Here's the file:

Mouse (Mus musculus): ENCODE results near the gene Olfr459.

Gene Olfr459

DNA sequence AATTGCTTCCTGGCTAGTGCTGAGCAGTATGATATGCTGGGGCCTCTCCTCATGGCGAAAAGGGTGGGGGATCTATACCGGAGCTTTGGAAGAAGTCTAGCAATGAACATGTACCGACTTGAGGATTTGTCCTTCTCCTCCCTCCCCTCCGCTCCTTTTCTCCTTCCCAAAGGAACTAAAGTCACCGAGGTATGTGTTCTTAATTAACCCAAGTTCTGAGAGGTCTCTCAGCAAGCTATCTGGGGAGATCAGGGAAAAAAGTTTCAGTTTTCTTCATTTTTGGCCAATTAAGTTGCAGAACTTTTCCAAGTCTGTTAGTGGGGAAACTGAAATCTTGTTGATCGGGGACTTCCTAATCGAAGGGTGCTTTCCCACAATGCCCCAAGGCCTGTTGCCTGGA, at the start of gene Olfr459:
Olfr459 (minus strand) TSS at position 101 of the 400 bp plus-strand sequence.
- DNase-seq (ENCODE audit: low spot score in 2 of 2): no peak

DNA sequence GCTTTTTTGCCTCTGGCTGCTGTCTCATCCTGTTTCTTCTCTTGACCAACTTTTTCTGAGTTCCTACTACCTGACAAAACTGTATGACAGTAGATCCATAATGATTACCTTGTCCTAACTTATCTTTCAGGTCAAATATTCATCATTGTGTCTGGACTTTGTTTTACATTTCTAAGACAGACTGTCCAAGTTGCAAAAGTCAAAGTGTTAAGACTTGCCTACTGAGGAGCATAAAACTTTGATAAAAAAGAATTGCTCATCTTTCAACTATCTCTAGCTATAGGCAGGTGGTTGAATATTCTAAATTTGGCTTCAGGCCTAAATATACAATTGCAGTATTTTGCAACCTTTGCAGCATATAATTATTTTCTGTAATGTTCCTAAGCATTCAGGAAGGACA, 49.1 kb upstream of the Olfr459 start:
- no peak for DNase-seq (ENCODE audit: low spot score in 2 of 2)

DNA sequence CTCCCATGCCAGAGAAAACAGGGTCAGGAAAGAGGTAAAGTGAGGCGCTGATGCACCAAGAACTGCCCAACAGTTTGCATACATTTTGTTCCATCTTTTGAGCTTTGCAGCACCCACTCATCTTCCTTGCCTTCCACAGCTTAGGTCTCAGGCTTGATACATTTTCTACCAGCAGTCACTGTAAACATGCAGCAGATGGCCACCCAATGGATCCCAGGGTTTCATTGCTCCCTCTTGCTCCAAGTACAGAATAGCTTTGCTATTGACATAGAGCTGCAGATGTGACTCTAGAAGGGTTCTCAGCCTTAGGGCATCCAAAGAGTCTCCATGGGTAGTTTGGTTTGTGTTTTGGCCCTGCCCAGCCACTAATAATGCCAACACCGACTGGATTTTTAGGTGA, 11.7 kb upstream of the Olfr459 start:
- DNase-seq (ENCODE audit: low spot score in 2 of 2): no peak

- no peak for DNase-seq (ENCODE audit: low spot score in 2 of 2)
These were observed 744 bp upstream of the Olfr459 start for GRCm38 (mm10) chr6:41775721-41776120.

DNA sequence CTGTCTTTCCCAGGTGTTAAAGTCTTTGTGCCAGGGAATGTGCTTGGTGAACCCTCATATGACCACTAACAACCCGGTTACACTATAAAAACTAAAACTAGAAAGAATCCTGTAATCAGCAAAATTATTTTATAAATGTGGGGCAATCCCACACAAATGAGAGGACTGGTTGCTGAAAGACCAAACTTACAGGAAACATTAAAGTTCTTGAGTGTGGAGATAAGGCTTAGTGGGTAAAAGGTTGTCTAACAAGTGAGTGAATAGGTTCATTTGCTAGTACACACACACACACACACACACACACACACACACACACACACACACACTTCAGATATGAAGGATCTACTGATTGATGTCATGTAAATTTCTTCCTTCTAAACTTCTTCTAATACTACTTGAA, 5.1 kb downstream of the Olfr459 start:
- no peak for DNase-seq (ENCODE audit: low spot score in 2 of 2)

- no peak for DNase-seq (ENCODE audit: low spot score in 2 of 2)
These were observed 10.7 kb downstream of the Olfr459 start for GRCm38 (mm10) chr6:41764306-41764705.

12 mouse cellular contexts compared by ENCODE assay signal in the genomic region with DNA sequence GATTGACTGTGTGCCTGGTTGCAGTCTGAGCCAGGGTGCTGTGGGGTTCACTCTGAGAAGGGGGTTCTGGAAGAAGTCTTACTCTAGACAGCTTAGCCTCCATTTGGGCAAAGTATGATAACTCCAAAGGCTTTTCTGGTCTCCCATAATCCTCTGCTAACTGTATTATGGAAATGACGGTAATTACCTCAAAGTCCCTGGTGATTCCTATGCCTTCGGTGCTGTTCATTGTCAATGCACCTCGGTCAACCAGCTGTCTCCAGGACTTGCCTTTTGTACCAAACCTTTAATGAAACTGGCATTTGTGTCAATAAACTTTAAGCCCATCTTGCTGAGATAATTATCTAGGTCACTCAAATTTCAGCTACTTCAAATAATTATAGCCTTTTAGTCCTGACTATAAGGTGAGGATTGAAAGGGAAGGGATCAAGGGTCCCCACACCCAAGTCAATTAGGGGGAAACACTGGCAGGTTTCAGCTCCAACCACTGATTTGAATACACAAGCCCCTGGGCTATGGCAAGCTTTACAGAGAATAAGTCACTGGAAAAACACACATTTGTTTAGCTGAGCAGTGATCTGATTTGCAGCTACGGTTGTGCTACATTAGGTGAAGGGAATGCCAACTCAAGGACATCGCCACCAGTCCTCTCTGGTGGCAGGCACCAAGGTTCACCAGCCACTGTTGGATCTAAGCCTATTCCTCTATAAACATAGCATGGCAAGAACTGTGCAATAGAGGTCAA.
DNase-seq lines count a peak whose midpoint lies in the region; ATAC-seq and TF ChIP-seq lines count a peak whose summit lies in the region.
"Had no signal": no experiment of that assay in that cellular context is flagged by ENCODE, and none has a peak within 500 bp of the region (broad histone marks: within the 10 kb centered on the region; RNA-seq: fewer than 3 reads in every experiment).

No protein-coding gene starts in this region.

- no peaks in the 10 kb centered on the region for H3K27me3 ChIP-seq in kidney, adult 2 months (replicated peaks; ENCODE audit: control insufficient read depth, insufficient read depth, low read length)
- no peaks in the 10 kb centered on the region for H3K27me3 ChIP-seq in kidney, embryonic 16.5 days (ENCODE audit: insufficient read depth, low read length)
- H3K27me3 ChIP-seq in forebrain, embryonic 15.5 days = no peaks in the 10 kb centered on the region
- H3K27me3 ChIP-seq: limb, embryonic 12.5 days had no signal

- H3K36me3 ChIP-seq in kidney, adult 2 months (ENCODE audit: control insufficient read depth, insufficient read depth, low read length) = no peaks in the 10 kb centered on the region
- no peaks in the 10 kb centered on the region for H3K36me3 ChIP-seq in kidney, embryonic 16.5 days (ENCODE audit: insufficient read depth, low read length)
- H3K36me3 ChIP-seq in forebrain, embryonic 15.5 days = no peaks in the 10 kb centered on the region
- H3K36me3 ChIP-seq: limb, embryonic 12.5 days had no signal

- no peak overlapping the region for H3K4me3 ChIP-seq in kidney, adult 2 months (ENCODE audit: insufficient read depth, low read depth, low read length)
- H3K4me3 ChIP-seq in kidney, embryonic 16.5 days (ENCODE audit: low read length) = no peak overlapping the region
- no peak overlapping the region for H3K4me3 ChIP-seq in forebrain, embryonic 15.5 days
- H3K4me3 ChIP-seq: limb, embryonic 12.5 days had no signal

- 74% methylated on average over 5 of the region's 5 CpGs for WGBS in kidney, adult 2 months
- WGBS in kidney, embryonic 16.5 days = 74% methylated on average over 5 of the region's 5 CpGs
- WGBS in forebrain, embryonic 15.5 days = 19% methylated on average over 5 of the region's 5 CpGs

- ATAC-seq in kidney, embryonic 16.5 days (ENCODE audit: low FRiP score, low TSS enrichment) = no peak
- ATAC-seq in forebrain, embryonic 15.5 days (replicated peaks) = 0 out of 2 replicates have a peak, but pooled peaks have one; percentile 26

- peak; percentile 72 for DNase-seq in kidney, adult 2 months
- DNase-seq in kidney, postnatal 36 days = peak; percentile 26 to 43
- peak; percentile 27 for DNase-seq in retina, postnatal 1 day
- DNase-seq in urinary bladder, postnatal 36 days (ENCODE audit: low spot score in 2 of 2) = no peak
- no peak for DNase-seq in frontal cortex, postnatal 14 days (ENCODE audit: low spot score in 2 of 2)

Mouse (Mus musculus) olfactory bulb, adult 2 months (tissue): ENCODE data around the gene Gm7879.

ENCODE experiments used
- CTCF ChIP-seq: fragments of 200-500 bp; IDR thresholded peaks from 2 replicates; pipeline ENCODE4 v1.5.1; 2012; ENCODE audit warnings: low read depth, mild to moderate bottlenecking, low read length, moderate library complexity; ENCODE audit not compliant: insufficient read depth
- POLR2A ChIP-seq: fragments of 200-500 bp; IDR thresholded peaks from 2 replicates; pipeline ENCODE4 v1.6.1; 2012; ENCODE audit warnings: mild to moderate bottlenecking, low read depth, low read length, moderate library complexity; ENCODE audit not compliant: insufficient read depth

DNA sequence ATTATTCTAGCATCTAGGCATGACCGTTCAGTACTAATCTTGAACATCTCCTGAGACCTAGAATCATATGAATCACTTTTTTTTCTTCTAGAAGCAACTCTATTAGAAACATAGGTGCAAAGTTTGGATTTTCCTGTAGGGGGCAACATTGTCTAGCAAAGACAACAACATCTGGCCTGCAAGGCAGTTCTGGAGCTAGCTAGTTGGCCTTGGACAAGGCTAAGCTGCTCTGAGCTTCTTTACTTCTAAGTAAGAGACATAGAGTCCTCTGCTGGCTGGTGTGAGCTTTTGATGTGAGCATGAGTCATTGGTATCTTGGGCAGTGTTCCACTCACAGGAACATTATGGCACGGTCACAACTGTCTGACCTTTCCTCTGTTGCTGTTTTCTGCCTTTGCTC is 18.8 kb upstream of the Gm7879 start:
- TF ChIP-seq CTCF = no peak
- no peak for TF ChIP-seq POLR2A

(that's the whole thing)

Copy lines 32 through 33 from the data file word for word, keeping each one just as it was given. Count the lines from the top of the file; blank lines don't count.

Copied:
- 74% methylated on average over 5 of the region's 5 CpGs for WGBS in kidney, adult 2 months
- WGBS in kidney, embryonic 16.5 days = 74% methylated on average over 5 of the region's 5 CpGs